|Annu. Rev. Astron. Astrophys. 1992. 30:
Copyright © 1992 by . All rights reserved
Galactic disks are thin; the stellar scale height is typically 200 pc, yet on survey plates the disk will often be visible beyond 10 kpc from its center. Gaseous disks are even thinner. So even small deviations from planarity can be obvious, especially when a disk is viewed edge on.
The nearest edge-on disk is that of the Milky Way, and as soon as 21-cm surveys made it possible to study this on a Galaxy-wide scale, it became apparent that it is warped beyond the solar circle (Burke, 1957; Kerr, 1957). The line of nodes lies within ~ 10° of the Sun-center line. In the North (l 90°) the HI disk curls steadily up to over 3 kpc above the plane at R 16 kpc. In the South (l 270°) the disk curves about a kiloparsec below the plane before turning back towards the plane at R 15 kpc, nearly reaching the plane again at R 20 kpc. (Henderson et al. 1982).
The HI disk of the Galaxy's nearest giant neighbour, M31, is similarly warped, though on a grander scale: within R 25 kpc the disk is flat, but then develops an ``integral-sign'' warp that by R 30 kpc has carried the disk more than 3 kpc from the plane of the inner disk (Newton & Emerson, 1977).
The HI disk of the third largest galaxy of the Local Group, M33, is so grotesquely warped that at many points our line of sight intersects the disk twice (Rogstad et al. 1976). In this case the warping starts at R 6 kpc and develops so rapidly that the last detected hydrogen at R 10 kpc appears to be rotating about an axis inclined at 40° to the axis of the inner disk.
By the late 1970's high-resolution 21-cm maps made by large aperture synthesis telescopes showed that warping is by no means confined to the Local Group. Sancisi (1976) found that four of a sample of five edge-on galaxies have warped HI disks. Bosma (1978) studied the 21-cm velocity fields of 25 objects and concluded that eight of them are warped. He analyzed these warps with the tilted-ring model of Rogstad et al. (1974). This assumes that the disk consists of a sequence of concentric rings, each of which rotates about its own axis. The angular velocity and orientation of each ring are chosen to optimize the model's representation of the observed line-of-sight velocities over the face of the galaxy.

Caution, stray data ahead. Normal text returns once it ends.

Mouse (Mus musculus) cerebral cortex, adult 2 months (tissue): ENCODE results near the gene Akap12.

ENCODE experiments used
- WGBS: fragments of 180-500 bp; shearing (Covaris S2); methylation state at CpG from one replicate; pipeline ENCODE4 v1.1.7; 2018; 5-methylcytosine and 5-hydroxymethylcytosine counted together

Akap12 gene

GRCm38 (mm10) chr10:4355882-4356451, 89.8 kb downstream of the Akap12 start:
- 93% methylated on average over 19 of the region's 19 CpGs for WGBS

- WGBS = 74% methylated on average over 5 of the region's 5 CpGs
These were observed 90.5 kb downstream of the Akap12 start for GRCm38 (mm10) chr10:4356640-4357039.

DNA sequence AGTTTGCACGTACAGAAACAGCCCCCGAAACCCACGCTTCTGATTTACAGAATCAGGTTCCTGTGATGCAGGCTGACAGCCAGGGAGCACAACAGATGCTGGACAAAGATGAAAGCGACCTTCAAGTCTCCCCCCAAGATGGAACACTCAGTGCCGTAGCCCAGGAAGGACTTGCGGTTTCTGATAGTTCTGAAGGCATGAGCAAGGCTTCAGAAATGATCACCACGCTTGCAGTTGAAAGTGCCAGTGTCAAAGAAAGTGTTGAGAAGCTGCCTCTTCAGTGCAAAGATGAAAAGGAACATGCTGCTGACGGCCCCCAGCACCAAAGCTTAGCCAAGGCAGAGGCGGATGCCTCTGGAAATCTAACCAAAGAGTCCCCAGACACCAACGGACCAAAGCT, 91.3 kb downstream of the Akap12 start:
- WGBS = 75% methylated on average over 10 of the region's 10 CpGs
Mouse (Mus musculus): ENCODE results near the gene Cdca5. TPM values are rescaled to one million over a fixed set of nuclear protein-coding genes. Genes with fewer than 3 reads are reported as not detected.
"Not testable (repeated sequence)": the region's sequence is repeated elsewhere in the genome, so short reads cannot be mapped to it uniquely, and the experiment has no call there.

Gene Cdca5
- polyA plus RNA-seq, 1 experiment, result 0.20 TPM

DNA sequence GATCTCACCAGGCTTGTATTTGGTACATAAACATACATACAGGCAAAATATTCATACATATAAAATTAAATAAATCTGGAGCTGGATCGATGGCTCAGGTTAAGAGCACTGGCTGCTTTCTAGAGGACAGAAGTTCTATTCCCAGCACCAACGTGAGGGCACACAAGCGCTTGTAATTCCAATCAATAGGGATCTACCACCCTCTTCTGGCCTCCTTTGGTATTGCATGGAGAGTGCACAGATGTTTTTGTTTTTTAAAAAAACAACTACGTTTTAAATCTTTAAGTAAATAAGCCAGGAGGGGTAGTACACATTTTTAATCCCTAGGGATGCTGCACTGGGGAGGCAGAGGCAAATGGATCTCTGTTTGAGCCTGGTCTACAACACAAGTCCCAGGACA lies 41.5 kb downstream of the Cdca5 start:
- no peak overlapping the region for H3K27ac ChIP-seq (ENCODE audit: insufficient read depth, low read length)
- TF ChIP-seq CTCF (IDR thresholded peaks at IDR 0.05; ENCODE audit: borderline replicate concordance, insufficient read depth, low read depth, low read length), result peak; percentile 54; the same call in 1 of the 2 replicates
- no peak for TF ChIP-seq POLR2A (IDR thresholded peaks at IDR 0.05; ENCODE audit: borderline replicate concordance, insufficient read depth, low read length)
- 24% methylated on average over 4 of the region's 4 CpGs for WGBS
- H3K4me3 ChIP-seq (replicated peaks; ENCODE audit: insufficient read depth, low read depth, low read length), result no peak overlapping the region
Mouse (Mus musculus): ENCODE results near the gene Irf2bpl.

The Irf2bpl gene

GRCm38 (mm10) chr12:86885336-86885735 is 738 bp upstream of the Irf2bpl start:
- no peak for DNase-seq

Bosma's study emphasized the necessity of distinguishing between features in velocity contour maps that are induced by a warp, and those due to the streamlines being elliptical, though confined to a plane. The key discriminant is the behaviour of the kinematic axes. The kinematic minor axis is defined to be the curve along which the line-of-sight motion equals the systemic velocity, while the kinematic major axis is the curve along which it peaks as a function of angle about the galactic center. The tilted disk model always predicts that the kinematic axes are mutually perpendicular since the direction along which the line-of-sight velocity of a rotating ring peaks is always perpendicular to that at which the line-of-sight velocity becomes systemic. Bosma found that 8/25 of his objects have mutually perpendicular but curved kinematic axes, and concluded that these galaxies have warped disks.
Briggs (1990) studied a sample of 12 warped objects with high-quality 21-cm data and compiled a list of rules to which these warps conform. His key rules are:
The warp develops between R25 and the Holmberg radius RH0 (where the surface brightness in B reaches 26.5 mag arcsec-2).
The line of nodes tends to be straight inside RH0.
Outside RH0 the line of nodes curves so as to form a loosely-wound leading spiral.
Briggs' work emphasizes that HI disks are strongly warped only where they extend far beyond the ``optical image'', i.e., the portion of the galaxy that rises above the background sufficiently to be seen on survey plates. One of Bosma's important conclusions was that HI disks generally are very extended. In fact, the admittedly rather scattered information from absorption measurements in the optical (Petitjean & Bergeron 1990) as well as the 21-cm line indicate that giant galaxies are enveloped in sheets of gas that reach at least to 100 kpc.
Given that HI disks begin to warp only where the optical disk is becoming hard to trace, it is not surprising that the evidence for warped stellar disks is limited. Moreover, much of our knowledge of warped HI disks has been deduced from velocity contour plots of a type that are not generally available for stellar disks. Nevertheless examples of warped stellar disks do exist (van der Kruit, 1979; Sasaki, 1987). Recently Sánchez-Saavedra et al. (1990) have examined all northern, highly inclined spirals in the NGC catalogue on Palomar Sky Survey plates and report that in 42/86 some sort of warp is detectible. This finding is remarkable since for a warp to be optically detectible its line of nodes has to lie fairly close to the line of sight. Consequently, if half of all edge on spirals show a warp, virtually all spirals must be warped.
Interesting as it is, this finding of Sánchez-Saavedra must be treated with caution: not only are 23/42 of the warps described as ``barely perceptible'', but the detailed surface photometry of van der Kruit & Searle (1981, 1982a, b) found evidence for only one very marginal optical warp in seven edge-on galaxies.
Observations have thus amply demonstrated that HI disks are more often than not warped and that the warp becomes pronounced at the edge of the optical image. Why is this so?